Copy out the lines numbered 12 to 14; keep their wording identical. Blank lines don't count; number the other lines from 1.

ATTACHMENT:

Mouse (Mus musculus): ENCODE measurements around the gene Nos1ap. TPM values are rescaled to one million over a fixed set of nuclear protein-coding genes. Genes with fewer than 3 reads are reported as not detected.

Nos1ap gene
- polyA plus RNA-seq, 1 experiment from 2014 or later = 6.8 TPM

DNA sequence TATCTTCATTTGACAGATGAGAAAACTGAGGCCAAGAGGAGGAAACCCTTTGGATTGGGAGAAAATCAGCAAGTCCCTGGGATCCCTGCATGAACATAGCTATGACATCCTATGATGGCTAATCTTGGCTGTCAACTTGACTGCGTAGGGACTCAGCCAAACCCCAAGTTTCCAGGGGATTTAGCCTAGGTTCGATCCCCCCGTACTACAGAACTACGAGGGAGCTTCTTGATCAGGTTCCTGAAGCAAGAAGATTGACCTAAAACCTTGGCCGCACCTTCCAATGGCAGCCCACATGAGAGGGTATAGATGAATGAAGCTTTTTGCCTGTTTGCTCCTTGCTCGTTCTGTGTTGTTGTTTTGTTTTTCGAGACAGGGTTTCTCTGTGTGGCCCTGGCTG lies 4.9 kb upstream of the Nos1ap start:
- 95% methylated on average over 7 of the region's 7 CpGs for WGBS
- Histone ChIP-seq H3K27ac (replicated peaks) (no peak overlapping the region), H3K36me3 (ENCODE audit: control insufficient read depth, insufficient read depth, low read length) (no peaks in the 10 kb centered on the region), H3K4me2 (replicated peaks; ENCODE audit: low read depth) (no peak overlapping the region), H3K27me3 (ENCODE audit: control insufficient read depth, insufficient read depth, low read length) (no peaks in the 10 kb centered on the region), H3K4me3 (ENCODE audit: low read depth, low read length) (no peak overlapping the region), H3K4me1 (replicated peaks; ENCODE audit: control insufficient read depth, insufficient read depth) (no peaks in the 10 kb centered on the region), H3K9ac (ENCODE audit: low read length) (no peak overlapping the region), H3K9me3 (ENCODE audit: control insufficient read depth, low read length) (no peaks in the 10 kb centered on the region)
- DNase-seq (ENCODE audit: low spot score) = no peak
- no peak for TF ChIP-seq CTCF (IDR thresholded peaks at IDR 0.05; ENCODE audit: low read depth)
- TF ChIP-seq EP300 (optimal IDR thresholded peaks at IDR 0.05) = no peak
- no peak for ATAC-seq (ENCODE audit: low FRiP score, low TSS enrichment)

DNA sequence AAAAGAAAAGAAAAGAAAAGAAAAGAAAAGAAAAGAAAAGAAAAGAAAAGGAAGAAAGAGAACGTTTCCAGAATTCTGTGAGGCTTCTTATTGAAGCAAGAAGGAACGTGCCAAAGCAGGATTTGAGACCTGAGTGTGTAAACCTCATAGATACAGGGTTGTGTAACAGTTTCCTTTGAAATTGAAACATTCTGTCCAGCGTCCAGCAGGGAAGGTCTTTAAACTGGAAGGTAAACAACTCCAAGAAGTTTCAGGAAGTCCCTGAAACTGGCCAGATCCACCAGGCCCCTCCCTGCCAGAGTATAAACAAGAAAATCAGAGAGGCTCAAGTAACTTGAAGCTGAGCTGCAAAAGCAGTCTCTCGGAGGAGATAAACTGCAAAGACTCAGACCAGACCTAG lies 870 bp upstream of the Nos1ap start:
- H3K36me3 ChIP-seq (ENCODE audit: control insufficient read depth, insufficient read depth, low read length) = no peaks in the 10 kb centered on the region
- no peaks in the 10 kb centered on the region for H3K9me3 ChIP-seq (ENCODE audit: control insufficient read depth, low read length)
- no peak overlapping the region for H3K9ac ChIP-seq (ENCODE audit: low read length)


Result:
- H3K36me3 ChIP-seq (ENCODE audit: control insufficient read depth, insufficient read depth, low read length) = no peaks in the 10 kb centered on the region
- no peaks in the 10 kb centered on the region for H3K9me3 ChIP-seq (ENCODE audit: control insufficient read depth, low read length)
- no peak overlapping the region for H3K9ac ChIP-seq (ENCODE audit: low read length)